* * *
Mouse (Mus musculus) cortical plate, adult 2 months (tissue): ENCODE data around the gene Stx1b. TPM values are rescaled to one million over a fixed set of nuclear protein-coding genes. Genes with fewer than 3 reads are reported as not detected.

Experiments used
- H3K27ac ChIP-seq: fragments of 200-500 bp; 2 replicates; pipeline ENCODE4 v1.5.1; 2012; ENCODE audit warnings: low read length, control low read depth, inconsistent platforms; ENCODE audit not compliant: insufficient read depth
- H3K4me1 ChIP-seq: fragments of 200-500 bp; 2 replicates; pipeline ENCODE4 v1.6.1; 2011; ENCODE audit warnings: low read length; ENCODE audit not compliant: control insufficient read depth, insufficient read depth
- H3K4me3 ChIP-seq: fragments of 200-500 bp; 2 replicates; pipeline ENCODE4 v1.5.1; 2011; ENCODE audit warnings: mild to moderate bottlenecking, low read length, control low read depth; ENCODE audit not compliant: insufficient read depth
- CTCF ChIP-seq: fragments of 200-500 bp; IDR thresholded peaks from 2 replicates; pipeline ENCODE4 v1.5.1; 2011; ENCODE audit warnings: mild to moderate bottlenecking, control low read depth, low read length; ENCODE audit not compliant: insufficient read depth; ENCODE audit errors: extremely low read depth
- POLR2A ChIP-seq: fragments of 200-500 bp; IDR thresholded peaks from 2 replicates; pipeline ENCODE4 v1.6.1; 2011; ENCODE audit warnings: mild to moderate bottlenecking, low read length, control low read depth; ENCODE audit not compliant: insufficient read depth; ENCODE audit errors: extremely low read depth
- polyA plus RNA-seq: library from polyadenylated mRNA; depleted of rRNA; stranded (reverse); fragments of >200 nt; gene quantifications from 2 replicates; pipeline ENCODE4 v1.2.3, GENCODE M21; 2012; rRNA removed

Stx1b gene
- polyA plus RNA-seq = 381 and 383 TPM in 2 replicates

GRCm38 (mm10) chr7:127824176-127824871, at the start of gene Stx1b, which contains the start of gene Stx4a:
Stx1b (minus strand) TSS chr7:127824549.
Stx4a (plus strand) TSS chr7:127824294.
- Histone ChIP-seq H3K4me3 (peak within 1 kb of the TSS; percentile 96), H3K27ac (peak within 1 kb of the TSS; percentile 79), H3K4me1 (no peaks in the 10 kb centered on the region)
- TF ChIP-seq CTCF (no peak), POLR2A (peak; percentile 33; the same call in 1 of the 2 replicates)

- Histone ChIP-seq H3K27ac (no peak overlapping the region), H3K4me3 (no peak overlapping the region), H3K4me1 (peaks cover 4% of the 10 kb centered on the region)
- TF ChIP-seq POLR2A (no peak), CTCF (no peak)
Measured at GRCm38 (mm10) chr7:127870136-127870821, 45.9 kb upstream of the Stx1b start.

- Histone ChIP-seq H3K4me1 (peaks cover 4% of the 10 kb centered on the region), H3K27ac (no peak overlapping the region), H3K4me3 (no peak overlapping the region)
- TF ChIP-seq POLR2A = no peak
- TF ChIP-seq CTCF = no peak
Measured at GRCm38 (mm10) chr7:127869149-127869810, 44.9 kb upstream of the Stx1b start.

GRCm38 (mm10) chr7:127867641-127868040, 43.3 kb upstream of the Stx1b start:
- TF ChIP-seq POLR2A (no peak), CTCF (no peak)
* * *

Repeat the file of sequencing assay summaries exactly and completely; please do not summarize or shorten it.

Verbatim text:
Mouse (Mus musculus) cortical plate, adult 2 months (tissue): ENCODE data around the gene Stx1b. TPM values are rescaled to one million over a fixed set of nuclear protein-coding genes. Genes with fewer than 3 reads are reported as not detected.

Experiments used
- H3K27ac ChIP-seq: fragments of 200-500 bp; 2 replicates; pipeline ENCODE4 v1.5.1; 2012; ENCODE audit warnings: low read length, control low read depth, inconsistent platforms; ENCODE audit not compliant: insufficient read depth
- H3K4me1 ChIP-seq: fragments of 200-500 bp; 2 replicates; pipeline ENCODE4 v1.6.1; 2011; ENCODE audit warnings: low read length; ENCODE audit not compliant: control insufficient read depth, insufficient read depth
- H3K4me3 ChIP-seq: fragments of 200-500 bp; 2 replicates; pipeline ENCODE4 v1.5.1; 2011; ENCODE audit warnings: mild to moderate bottlenecking, low read length, control low read depth; ENCODE audit not compliant: insufficient read depth
- CTCF ChIP-seq: fragments of 200-500 bp; IDR thresholded peaks from 2 replicates; pipeline ENCODE4 v1.5.1; 2011; ENCODE audit warnings: mild to moderate bottlenecking, control low read depth, low read length; ENCODE audit not compliant: insufficient read depth; ENCODE audit errors: extremely low read depth
- POLR2A ChIP-seq: fragments of 200-500 bp; IDR thresholded peaks from 2 replicates; pipeline ENCODE4 v1.6.1; 2011; ENCODE audit warnings: mild to moderate bottlenecking, low read length, control low read depth; ENCODE audit not compliant: insufficient read depth; ENCODE audit errors: extremely low read depth
- polyA plus RNA-seq: library from polyadenylated mRNA; depleted of rRNA; stranded (reverse); fragments of >200 nt; gene quantifications from 2 replicates; pipeline ENCODE4 v1.2.3, GENCODE M21; 2012; rRNA removed

Stx1b gene
- polyA plus RNA-seq = 381 and 383 TPM in 2 replicates

GRCm38 (mm10) chr7:127824176-127824871, at the start of gene Stx1b, which contains the start of gene Stx4a:
Stx1b (minus strand) TSS chr7:127824549.
Stx4a (plus strand) TSS chr7:127824294.
- Histone ChIP-seq H3K4me3 (peak within 1 kb of the TSS; percentile 96), H3K27ac (peak within 1 kb of the TSS; percentile 79), H3K4me1 (no peaks in the 10 kb centered on the region)
- TF ChIP-seq CTCF (no peak), POLR2A (peak; percentile 33; the same call in 1 of the 2 replicates)

- Histone ChIP-seq H3K27ac (no peak overlapping the region), H3K4me3 (no peak overlapping the region), H3K4me1 (peaks cover 4% of the 10 kb centered on the region)
- TF ChIP-seq POLR2A (no peak), CTCF (no peak)
Measured at GRCm38 (mm10) chr7:127870136-127870821, 45.9 kb upstream of the Stx1b start.

- Histone ChIP-seq H3K4me1 (peaks cover 4% of the 10 kb centered on the region), H3K27ac (no peak overlapping the region), H3K4me3 (no peak overlapping the region)
- TF ChIP-seq POLR2A = no peak
- TF ChIP-seq CTCF = no peak
Measured at GRCm38 (mm10) chr7:127869149-127869810, 44.9 kb upstream of the Stx1b start.

GRCm38 (mm10) chr7:127867641-127868040, 43.3 kb upstream of the Stx1b start:
- TF ChIP-seq POLR2A (no peak), CTCF (no peak)